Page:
Are <i>Spartina</i> marshes a replaceable resource? A functional approach to evaluation of marsh creation efforts

Moy, LD, Levin LA.  1991.  Are Spartina marshes a replaceable resource? A functional approach to evaluation of marsh creation efforts Estuaries. 14:1-16.

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abundance, brown shrimp, community, fish, food, growth, juvenile, killifish fundulus-heteroclitus, penaeus-aztecus, predator prey relationships, salt-marsh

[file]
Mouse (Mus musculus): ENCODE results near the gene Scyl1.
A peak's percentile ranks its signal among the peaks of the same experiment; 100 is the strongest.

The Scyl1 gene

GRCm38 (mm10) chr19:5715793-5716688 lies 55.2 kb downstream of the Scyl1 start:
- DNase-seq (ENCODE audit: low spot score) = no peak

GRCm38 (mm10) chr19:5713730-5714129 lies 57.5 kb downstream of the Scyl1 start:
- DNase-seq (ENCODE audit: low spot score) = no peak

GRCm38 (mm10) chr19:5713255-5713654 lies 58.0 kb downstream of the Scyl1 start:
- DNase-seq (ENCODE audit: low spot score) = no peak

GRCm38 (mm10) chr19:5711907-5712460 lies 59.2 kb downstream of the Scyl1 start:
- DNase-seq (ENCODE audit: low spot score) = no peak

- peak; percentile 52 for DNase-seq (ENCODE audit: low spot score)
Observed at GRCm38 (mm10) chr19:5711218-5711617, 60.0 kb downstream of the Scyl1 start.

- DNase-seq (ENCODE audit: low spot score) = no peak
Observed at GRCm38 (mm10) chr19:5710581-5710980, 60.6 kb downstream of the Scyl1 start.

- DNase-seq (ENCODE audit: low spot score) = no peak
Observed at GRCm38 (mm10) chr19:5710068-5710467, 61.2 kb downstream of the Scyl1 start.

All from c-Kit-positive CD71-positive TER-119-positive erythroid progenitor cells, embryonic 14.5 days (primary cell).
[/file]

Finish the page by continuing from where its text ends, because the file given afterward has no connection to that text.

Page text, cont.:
Marsh creation has come into increasing use as a measure to mitigate loss of valuable wetlands. However, few programs have addressed the functional ecological equivalence of man-made marshes and their natural counterparts. This study addresses structural and functional interactions in a man-made and two natural marshes. This was done by integrating substrate characteristics and marsh utilization by organisms of two trophic levels. Sediment properties, infaunal community composition, and Fundulus heteroclitus marsh utilization were compared for a man-made Spartina salt marsh (between ages 1 to 3 yr) in Dills Creek, North Carolina, and adjacent natural marshes to the east and west. East natural marsh and planted marsh sediment grain-size distributions were more similar to each other than to the west natural marsh due to shared drainage systems, but sediment organic content of the planted marsh was much lower than in either natural marsh. This difference was reflected in macrofaunal composition. Natural marsh sediments were inhabited primarily by subsurface, deposit-feeding oligochaetes whereas planted marsh sediments were dominated by the tube-building, surface-deposit feeding polychaetes Streblospio benedicti and Manayunkia aestuarina. Infaunal differences were mirrored in Fundulus diets. Natural marsh diets contained more detritus and insects because oligochaetes, though abundant, were relatively inaccessible. Polychaetes and algae were major constituents of the planted marsh Fundulus diet. Though natural-marsh fish may acquire a potentially less nutritive, detritus-based diet relative to the higher animal protein diet of the planted marsh fish, Fundulus abundances were markedly lower in the planted marsh than in the natural marshes, indicating fewer fish were being supported. Lower Spartina stem densities in the planted marsh may have provided inadequate protection from predation or insufficient spawning sites for the fundulids. After three years, the planted marsh remained functionally distinct from the adjacent natural marshes. Mitigation success at Dills Creek could have been improved by increasing tidal flushing, thereby enhancing access to marine organisms and by mulching with Spartina wrack to increase sediment organic-matter content and porosity. Results from this study indicate that salt marshes should not be treated as a replaceable resource in the short term. The extreme spatial and temporal variability inherent to salt marshes make it virtually impossible to exactly replace a marsh by planting one on another site.